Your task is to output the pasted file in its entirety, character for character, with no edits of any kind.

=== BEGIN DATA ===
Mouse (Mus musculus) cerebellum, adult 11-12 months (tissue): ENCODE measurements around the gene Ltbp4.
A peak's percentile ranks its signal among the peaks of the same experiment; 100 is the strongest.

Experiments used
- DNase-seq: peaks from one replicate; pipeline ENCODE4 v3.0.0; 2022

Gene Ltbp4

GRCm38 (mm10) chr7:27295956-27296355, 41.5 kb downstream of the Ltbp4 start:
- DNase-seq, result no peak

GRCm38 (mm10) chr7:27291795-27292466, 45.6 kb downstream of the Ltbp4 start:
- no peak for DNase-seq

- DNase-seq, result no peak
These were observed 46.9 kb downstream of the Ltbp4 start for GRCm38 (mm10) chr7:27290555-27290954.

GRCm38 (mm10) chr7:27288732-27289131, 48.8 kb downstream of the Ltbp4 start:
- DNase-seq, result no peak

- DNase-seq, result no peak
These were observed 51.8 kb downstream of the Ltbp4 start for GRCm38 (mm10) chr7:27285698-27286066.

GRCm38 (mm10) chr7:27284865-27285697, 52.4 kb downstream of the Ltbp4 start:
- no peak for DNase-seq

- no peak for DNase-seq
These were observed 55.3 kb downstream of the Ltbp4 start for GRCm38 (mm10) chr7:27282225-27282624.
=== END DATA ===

Mouse (Mus musculus) cerebellum, adult 11-12 months (tissue): ENCODE measurements around the gene Ltbp4.
A peak's percentile ranks its signal among the peaks of the same experiment; 100 is the strongest.

Experiments used
- DNase-seq: peaks from one replicate; pipeline ENCODE4 v3.0.0; 2022

Gene Ltbp4

GRCm38 (mm10) chr7:27295956-27296355, 41.5 kb downstream of the Ltbp4 start:
- DNase-seq, result no peak

GRCm38 (mm10) chr7:27291795-27292466, 45.6 kb downstream of the Ltbp4 start:
- no peak for DNase-seq

- DNase-seq, result no peak
These were observed 46.9 kb downstream of the Ltbp4 start for GRCm38 (mm10) chr7:27290555-27290954.

GRCm38 (mm10) chr7:27288732-27289131, 48.8 kb downstream of the Ltbp4 start:
- DNase-seq, result no peak

- DNase-seq, result no peak
These were observed 51.8 kb downstream of the Ltbp4 start for GRCm38 (mm10) chr7:27285698-27286066.

GRCm38 (mm10) chr7:27284865-27285697, 52.4 kb downstream of the Ltbp4 start:
- no peak for DNase-seq

- no peak for DNase-seq
These were observed 55.3 kb downstream of the Ltbp4 start for GRCm38 (mm10) chr7:27282225-27282624.